Electric Vehicles Are Now Cheaper Than Petrol-Powered Cars In China

Hopefully, Malaysia will adopt the same business model.

Cover image via REUTERS & Aly Song/REUTERS

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Electric vehicles (EVs) used to be aimed at affluent customers thanks to their ludicrous price tag, but things are changing

EVs are undergoing a revolution of some sort in the Chinese market as prices for battery-driven cars are matching petrol-powered vehicles. Some electric cars are even cheaper than petrol cars in the same market.

This is, in part, thanks to Tesla Inc. and Mitsubishi Motor Corp.

According to Bloomberg, seven out of 10 cars in China are EVs with Elon Musk's SUV leading the charge since the first quarter of the year

The new kid on the block, BYD, sees their Dolphin hatchback overtaking established brands since its relatively new launch.

The price drop for EVs incidentally happened in the middle of a vicious price war

Led by Tesla, the price war drove the Chinese government to sign a pact last month promising to compete fairly and refrain from 'abnormal pricing', which was retracted shortly after it was introduced.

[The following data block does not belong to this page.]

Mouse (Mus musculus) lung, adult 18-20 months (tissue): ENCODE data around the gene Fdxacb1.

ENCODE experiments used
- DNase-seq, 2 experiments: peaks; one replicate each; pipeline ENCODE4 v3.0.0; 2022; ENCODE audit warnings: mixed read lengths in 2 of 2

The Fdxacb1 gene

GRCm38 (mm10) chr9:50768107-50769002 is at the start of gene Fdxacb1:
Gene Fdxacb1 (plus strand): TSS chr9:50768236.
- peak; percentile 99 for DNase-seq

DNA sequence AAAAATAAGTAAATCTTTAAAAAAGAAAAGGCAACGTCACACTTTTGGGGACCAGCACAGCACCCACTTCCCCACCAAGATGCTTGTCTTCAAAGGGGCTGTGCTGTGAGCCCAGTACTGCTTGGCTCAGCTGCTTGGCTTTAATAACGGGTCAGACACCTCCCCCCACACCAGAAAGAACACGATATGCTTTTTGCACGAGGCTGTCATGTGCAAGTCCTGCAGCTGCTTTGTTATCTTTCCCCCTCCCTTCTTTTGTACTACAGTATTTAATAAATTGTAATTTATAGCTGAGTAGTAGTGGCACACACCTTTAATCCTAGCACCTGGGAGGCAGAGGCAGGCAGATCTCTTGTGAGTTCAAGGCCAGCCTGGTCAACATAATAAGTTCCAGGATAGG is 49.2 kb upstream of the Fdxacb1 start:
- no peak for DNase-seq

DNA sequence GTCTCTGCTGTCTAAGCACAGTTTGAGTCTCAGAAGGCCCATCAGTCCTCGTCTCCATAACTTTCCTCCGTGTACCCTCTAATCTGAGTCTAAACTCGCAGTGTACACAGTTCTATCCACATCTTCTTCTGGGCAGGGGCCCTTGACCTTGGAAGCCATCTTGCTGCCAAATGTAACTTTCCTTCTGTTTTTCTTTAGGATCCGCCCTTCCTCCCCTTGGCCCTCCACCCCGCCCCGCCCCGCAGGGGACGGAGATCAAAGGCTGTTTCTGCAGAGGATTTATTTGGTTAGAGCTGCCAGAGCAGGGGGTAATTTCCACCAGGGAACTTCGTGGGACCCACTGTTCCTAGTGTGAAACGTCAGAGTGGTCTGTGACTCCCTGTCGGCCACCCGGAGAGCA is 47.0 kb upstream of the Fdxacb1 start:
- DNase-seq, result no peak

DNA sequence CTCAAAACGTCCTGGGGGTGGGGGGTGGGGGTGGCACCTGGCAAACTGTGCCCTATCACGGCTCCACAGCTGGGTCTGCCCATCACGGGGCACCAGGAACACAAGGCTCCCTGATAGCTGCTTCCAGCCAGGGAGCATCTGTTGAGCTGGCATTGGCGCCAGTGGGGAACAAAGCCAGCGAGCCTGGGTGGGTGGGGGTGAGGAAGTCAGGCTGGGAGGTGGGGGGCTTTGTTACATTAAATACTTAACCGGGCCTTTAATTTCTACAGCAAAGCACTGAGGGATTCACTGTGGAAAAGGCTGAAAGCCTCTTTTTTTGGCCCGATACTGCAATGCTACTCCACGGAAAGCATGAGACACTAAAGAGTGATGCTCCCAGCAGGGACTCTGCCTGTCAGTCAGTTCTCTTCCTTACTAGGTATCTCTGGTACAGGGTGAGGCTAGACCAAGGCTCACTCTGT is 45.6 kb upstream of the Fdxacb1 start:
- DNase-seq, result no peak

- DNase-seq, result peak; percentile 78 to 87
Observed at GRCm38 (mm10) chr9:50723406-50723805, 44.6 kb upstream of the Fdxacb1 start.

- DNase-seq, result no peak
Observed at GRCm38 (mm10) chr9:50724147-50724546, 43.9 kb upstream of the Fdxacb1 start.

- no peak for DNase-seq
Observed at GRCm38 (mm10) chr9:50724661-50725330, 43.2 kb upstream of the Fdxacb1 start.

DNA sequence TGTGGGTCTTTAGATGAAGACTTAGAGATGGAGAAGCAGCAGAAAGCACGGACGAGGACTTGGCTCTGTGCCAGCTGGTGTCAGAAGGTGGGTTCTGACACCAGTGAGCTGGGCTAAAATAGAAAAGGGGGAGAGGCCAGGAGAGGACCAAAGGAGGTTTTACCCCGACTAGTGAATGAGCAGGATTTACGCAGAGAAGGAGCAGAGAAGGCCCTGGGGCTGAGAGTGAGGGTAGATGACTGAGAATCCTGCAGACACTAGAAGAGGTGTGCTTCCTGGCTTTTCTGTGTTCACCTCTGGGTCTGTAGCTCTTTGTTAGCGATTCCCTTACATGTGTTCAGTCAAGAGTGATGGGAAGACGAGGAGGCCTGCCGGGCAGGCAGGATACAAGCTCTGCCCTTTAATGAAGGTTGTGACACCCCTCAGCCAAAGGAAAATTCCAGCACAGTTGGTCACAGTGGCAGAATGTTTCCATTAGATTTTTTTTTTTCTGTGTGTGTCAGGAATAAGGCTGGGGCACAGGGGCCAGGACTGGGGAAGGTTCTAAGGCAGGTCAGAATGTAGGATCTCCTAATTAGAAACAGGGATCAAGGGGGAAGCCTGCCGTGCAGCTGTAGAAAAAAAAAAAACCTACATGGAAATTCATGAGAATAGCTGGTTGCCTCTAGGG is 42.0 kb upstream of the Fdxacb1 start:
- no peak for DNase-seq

Imported cars are taking much of the market share that manufacturers are aggressively slashing prices in a desperate move to liquidate inventories.

The most significant change has been a change in how competitively positioned electric vehicles are. Previously retailing for twice as much as comparable high-end mid-sized sedans like the BMW AG 3 Series, Tesla's Model 3 is now the more economical choice.

Similarly, BYD's Dolphin is around 5,000 yuan (RM3,184) less expensive than a comparable small sedan, like as the 125,000-yuan (RM79,609) Sagitar, the local Jetta derivative from Volkswagen AG.

Even China's homegrown EV brands are proliferating rapidly in response to Tesla's penetration to their market

Image via CarNewsChina

Chinese electric vehicle (EV) startups Li Auto, Nio, and Xpeng, often seen as China's main competitors to Tesla, reported strong monthly sales in July. This surge in sales was driven by a release of pent-up demand in the largest EV market globally.

Li Auto, headquartered in Beijing, delivered 34,134 vehicles to Chinese customers in July, surpassing its previous record of 32,575 from the previous month. Nio, based in Shanghai, achieved a delivery of 20,462 cars, which exceeded its previous record of 15,815 set in December of the prior year. Xpeng, located in Guangzhou, experienced a significant month-on-month increase of 27.7%, selling 11,008 units in July.

For most of the world, petrol-powered cars may still hold a cost advantage for now

However, China has managed to achieve what was thought to be impossible: to make battery-powered vehicles cheaper than conventional petrol-powered vehicles.

Here's hoping that the rest of the world could adopt the same pricing for EVs.

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